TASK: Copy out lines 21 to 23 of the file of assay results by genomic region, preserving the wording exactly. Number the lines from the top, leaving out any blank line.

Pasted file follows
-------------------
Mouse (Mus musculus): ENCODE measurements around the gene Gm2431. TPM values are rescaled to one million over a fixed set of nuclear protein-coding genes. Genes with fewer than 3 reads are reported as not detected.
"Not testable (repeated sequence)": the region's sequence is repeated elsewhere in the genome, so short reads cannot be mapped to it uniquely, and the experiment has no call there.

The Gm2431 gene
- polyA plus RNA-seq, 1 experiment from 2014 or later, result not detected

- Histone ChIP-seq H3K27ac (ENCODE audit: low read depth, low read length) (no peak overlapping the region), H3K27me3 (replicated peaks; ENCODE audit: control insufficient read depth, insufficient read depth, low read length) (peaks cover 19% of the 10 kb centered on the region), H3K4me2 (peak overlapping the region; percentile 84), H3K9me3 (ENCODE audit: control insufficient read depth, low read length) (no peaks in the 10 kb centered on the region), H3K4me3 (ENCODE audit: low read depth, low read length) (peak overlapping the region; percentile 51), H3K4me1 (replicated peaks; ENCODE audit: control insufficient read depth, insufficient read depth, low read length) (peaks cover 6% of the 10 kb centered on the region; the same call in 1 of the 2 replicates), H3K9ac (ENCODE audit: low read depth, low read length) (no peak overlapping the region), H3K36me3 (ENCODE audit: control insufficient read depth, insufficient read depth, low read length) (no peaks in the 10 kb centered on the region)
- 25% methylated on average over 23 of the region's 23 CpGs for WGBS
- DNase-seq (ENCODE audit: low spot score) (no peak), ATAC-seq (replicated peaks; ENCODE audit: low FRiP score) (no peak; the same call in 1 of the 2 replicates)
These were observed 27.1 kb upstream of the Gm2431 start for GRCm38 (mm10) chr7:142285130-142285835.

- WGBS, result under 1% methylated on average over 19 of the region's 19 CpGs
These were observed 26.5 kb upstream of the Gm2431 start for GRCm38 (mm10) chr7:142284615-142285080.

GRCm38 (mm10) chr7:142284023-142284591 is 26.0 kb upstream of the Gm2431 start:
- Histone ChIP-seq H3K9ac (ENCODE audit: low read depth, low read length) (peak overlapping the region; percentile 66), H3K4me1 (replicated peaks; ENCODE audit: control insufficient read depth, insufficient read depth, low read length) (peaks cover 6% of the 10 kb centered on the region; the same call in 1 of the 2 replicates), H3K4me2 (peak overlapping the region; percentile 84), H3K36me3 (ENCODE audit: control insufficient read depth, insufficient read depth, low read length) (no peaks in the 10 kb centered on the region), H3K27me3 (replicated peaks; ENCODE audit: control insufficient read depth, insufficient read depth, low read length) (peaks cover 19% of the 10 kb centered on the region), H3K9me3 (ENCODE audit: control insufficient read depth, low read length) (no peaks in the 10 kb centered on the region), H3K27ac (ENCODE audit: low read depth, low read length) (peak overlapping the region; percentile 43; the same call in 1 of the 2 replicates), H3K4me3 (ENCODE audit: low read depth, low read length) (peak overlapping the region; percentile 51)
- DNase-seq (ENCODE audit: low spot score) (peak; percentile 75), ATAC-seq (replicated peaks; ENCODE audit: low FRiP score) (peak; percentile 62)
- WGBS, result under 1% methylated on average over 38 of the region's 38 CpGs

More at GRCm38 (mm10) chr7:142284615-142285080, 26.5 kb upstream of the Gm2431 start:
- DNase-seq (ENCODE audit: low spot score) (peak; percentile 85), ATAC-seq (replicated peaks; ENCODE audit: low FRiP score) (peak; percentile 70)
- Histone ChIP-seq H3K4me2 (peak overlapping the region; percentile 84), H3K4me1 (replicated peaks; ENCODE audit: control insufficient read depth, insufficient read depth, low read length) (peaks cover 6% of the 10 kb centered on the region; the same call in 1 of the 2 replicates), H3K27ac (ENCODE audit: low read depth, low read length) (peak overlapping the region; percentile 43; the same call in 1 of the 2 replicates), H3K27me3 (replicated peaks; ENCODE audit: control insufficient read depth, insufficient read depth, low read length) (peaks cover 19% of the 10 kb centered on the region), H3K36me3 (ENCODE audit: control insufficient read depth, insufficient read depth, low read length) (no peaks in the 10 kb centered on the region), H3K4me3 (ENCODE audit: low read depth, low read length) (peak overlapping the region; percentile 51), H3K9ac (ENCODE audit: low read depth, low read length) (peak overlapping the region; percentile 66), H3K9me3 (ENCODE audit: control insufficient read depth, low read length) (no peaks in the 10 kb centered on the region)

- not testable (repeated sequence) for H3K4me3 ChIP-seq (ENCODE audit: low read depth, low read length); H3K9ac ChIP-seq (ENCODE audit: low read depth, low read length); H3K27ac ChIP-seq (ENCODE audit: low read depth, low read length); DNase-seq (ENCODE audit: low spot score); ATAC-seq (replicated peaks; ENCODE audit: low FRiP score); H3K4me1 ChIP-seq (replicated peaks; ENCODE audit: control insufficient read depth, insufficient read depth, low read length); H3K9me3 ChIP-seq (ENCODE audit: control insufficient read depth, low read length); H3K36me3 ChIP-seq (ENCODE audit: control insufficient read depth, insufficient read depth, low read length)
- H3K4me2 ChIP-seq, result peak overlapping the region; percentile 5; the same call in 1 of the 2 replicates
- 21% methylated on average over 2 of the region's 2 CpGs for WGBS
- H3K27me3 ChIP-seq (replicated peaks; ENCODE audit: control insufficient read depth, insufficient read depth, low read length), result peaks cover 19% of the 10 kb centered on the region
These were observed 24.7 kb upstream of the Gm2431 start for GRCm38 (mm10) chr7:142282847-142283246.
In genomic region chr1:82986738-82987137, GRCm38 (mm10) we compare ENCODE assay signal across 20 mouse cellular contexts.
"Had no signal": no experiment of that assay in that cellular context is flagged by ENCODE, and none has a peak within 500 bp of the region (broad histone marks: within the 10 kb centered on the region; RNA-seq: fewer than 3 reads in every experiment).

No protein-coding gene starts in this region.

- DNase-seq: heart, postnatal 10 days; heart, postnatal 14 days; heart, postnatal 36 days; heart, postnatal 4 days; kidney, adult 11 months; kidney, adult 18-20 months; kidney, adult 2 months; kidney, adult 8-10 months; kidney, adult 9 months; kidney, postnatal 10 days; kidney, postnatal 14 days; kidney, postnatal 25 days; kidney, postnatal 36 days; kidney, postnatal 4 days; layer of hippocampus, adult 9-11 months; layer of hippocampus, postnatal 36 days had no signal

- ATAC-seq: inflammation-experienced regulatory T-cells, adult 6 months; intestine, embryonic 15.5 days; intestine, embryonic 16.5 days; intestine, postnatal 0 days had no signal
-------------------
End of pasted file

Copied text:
- H3K27me3 ChIP-seq (replicated peaks; ENCODE audit: control insufficient read depth, insufficient read depth, low read length), result peaks cover 19% of the 10 kb centered on the region
These were observed 24.7 kb upstream of the Gm2431 start for GRCm38 (mm10) chr7:142282847-142283246.
In genomic region chr1:82986738-82987137, GRCm38 (mm10) we compare ENCODE assay signal across 20 mouse cellular contexts.